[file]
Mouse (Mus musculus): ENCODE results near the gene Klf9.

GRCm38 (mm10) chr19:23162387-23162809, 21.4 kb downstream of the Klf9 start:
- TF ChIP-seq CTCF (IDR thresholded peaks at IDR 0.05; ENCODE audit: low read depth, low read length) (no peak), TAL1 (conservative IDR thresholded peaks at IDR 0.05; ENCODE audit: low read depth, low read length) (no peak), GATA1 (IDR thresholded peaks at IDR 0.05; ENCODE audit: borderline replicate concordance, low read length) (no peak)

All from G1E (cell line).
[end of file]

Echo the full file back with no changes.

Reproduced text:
Mouse (Mus musculus): ENCODE results near the gene Klf9.

GRCm38 (mm10) chr19:23162387-23162809, 21.4 kb downstream of the Klf9 start:
- TF ChIP-seq CTCF (IDR thresholded peaks at IDR 0.05; ENCODE audit: low read depth, low read length) (no peak), TAL1 (conservative IDR thresholded peaks at IDR 0.05; ENCODE audit: low read depth, low read length) (no peak), GATA1 (IDR thresholded peaks at IDR 0.05; ENCODE audit: borderline replicate concordance, low read length) (no peak)

All from G1E (cell line).